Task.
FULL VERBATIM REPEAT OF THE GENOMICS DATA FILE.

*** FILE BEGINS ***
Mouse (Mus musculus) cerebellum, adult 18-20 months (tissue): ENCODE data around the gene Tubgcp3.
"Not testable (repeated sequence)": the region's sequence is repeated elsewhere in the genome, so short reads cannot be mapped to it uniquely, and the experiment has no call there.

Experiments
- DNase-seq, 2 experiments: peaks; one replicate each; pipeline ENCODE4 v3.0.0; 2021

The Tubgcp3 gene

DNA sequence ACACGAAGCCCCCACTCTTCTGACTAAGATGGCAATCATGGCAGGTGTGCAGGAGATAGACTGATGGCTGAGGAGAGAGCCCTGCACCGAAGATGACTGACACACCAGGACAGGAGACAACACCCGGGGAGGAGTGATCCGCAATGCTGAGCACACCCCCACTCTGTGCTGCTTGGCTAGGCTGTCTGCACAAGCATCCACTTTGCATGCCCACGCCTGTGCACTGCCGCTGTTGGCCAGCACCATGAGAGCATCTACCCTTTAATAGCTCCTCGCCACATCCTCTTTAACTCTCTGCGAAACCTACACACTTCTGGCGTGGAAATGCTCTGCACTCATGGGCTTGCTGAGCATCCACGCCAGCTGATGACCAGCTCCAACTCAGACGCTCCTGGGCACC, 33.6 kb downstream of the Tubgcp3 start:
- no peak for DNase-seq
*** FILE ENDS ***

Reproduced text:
Mouse (Mus musculus) cerebellum, adult 18-20 months (tissue): ENCODE data around the gene Tubgcp3.
"Not testable (repeated sequence)": the region's sequence is repeated elsewhere in the genome, so short reads cannot be mapped to it uniquely, and the experiment has no call there.

Experiments
- DNase-seq, 2 experiments: peaks; one replicate each; pipeline ENCODE4 v3.0.0; 2021

The Tubgcp3 gene

DNA sequence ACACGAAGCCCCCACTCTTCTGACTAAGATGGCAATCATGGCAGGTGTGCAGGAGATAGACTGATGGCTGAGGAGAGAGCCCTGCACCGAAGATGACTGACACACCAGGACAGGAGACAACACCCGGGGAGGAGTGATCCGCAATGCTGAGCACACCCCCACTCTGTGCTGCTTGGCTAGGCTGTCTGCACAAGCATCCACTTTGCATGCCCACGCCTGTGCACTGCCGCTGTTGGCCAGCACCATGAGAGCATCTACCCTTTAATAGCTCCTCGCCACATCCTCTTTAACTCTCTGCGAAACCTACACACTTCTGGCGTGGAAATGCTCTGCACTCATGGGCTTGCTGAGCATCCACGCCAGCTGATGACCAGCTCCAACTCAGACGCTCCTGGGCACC, 33.6 kb downstream of the Tubgcp3 start:
- no peak for DNase-seq